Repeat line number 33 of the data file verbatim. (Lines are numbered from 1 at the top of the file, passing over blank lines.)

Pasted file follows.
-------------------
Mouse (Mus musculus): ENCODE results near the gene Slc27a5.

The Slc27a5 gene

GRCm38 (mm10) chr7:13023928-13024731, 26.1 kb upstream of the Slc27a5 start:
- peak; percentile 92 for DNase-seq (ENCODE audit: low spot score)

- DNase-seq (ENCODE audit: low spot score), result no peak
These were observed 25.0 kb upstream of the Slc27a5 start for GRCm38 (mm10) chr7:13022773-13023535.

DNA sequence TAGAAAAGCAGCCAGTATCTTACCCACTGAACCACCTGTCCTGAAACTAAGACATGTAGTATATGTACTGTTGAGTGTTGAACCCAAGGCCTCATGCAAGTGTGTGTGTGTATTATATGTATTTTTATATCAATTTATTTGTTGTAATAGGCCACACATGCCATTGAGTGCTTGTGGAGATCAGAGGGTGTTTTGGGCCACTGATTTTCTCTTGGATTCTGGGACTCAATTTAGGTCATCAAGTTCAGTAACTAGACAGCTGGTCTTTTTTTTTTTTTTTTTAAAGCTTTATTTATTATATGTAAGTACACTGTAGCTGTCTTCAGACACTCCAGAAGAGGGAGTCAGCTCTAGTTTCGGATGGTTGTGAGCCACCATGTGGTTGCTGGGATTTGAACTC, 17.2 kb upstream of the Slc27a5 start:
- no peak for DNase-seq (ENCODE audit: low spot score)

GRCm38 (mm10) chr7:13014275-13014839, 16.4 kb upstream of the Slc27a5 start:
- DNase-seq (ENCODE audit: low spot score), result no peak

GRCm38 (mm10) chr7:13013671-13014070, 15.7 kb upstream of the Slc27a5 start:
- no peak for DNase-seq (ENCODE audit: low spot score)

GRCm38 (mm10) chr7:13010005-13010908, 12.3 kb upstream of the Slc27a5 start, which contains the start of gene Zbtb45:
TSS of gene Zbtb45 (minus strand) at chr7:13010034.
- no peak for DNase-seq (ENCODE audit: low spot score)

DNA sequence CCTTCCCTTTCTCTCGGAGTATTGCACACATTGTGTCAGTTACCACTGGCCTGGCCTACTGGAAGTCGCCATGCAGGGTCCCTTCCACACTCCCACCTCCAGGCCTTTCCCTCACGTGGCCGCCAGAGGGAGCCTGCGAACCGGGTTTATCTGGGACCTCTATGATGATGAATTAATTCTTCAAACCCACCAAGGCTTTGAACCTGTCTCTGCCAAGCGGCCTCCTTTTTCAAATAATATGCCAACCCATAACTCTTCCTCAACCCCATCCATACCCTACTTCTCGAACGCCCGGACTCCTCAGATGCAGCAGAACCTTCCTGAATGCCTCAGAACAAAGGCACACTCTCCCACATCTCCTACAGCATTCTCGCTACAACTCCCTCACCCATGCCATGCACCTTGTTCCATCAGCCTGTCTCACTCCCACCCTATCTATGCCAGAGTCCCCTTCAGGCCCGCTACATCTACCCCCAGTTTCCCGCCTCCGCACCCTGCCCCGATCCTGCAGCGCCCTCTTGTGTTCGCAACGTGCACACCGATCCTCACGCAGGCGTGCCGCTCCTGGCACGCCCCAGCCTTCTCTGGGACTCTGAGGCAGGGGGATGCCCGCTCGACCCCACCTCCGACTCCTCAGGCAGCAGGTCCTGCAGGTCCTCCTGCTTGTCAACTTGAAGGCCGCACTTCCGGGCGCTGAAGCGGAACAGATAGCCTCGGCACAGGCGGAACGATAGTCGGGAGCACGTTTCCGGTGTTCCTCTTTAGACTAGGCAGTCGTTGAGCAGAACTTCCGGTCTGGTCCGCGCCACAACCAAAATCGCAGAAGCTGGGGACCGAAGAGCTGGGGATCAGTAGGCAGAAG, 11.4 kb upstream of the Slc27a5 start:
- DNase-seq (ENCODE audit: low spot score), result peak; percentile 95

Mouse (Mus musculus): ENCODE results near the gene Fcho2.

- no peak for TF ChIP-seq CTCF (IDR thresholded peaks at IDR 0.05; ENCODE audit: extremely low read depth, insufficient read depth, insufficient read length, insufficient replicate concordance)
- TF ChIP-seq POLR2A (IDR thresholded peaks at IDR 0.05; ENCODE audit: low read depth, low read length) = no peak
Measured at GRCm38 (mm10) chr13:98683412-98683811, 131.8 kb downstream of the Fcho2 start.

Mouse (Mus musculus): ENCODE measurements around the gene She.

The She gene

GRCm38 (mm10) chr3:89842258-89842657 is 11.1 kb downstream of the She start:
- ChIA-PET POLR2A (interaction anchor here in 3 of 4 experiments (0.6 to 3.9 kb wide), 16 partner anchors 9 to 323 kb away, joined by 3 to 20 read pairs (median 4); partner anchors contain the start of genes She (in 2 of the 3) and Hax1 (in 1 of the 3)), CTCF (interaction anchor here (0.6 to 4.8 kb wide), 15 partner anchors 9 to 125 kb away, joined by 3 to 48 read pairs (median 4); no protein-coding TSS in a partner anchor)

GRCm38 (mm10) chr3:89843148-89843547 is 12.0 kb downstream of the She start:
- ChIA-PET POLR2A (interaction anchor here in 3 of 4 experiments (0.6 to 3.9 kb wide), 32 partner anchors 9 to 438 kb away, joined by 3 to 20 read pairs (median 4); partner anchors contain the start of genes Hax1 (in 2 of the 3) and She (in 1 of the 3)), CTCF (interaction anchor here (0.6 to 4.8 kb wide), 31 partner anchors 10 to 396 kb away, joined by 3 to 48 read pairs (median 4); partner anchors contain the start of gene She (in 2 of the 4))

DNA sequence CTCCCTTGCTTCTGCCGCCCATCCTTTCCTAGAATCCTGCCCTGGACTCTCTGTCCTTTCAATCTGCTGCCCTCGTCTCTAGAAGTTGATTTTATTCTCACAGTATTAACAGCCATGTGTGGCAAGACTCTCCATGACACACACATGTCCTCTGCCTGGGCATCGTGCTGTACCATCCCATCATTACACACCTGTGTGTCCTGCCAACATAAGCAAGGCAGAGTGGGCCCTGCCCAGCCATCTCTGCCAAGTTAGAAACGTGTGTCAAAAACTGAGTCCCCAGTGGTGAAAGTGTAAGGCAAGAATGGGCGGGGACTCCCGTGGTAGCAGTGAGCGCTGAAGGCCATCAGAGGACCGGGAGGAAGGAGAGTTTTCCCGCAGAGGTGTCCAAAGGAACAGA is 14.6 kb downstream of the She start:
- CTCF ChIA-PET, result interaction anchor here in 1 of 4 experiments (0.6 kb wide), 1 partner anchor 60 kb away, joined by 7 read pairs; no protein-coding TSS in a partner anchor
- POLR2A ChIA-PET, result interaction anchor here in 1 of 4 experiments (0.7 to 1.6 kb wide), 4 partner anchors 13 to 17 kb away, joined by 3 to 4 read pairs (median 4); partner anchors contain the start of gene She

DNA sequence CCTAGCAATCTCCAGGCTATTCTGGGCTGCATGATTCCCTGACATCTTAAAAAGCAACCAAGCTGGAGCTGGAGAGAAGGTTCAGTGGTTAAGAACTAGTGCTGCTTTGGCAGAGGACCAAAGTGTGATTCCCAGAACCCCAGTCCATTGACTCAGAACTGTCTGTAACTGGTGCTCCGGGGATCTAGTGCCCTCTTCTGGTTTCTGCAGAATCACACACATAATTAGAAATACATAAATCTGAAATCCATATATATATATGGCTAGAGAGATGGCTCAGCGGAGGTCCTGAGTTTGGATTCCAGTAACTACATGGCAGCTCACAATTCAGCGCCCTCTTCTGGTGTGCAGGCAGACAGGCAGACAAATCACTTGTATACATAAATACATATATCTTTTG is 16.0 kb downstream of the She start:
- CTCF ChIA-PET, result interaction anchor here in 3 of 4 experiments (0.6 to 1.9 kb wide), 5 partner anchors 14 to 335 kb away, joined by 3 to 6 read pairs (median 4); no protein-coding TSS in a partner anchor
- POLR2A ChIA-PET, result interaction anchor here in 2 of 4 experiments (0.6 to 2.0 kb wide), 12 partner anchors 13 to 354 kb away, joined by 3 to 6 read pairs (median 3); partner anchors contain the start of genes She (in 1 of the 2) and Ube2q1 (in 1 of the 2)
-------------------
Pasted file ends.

- POLR2A ChIA-PET, result interaction anchor here in 2 of 4 experiments (0.6 to 2.0 kb wide), 12 partner anchors 13 to 354 kb away, joined by 3 to 6 read pairs (median 3); partner anchors contain the start of genes She (in 1 of the 2) and Ube2q1 (in 1 of the 2)